On Wednesday, the Central Bank decided to reduce the Monetary Policy Rate (MPR), by 50 basis points, placing it at 2.75% annually as of Thursday.
The BCCR adjusts the MPR as a mechanism to guide financial intermediaries on the direction monetary policy will take in the following months.
In this regard, it is observed that for the third consecutive month general inflation slowed down, reaching 1.9% year-on-year variation (2.1% in October).
On the other hand, the average of the core inflation indicators, which seek to identify medium-term inflationary trends (in particular those that respond to demand pressures), was also reduced at an interannual rate of 2.2% (2.4 % in October). In addition, the manufacturing producer price index, an advanced indicator of inflation, shows a slowdown in its interannual variation since February 2019, to reach a rate of 0.1% in November.
The inflation expectations of 12-month economic agents remain anchored to the midpoint of the Central Bank’s target range, with an average of 3.0% in November. And, based on preliminary information, a similar result is expected for December.
Additionally, in October 2019 the economic activity, measured with the monthly index of economic activity, accelerated for the fifth consecutive month and reached an annual growth of 2.5% . However, the average rate of the last 12 months was 1.7%, lower than the estimated potential growth for the Costa Rican economy (3.5%). This contributes to widening the distance between national production and its potential level, thereby deepening the negative gap of the product (that is, there is a growing slack in production capacity). In addition, the unemployment rate for the third quarter of 2019 was 11.4%, well above the level of long-term unemployment (unemployment gap).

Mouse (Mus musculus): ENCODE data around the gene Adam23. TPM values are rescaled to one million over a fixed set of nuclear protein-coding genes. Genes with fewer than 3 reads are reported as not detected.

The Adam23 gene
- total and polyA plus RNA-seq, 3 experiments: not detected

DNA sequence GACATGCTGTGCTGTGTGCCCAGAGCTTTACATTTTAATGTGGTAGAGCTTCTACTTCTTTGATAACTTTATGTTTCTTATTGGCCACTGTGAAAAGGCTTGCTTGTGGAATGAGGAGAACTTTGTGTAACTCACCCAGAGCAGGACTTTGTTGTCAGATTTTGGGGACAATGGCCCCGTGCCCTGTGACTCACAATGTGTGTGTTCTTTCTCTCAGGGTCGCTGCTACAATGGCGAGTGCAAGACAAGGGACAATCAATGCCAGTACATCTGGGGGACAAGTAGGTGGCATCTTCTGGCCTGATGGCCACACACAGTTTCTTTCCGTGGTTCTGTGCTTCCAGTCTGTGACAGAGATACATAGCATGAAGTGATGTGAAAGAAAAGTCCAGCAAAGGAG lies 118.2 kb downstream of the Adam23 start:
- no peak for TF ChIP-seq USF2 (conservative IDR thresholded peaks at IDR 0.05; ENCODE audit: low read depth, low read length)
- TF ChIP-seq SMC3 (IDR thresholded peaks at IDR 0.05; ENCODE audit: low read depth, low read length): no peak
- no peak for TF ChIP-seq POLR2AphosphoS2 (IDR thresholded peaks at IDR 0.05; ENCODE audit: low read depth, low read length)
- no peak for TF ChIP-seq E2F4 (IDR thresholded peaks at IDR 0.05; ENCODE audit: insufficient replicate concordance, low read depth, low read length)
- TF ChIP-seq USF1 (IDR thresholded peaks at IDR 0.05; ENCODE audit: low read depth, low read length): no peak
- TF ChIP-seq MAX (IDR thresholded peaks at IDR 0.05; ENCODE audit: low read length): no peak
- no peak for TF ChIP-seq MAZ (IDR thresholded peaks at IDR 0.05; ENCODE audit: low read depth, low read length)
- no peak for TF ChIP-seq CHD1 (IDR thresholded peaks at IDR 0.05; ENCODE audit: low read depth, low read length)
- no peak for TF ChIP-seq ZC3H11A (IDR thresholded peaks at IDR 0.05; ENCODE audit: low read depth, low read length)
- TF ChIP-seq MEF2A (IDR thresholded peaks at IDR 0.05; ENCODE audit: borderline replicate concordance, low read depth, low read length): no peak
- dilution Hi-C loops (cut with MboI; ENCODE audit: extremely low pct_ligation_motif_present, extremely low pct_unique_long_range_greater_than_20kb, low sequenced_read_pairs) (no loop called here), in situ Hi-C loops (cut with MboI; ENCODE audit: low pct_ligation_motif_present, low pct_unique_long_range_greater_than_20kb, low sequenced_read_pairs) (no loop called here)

In the external context, a slower pace of global economic growth, coupled with low global inflation, has allowed several central banks in advanced and emerging economies to maintain lax monetary conditions. Inflationary pressures of imported origin are not expected in the coming months.
On the other hand, the Central Bank’s inflation forecast models , especially the underlying indicator, suggest a downward trend in this variable and place it below the midpoint of the 2020 target range.
This reflects the influence of several factors that tend to slow inflation ; among them: the still low level of economic growth and a negative product gap; a high unemployment rate; and a credit to the private sector that continues to grow at very low interannual rates. Similarly, inflation expectations are projected to remain anchored to the goal announced by the Central Bank. These elements open spaces for the Central Bank to continue with countercyclical monetary policy measures.
Based on these considerations , the Board of Directors of the Central Bank decided to reduce its Monetary Policy Rate by 50 basis points (to 2.75%), and thus help inflation gradually return to its target range and support the process of economic recovery without compromising the inflationary objective.
In addition to the reduction in the MPR, the Board of Directors agreed to reduce the gross interest rate of deposits to a one-day term by 41 basis points, to place it at 1.44% per year, as of December 19, 2019.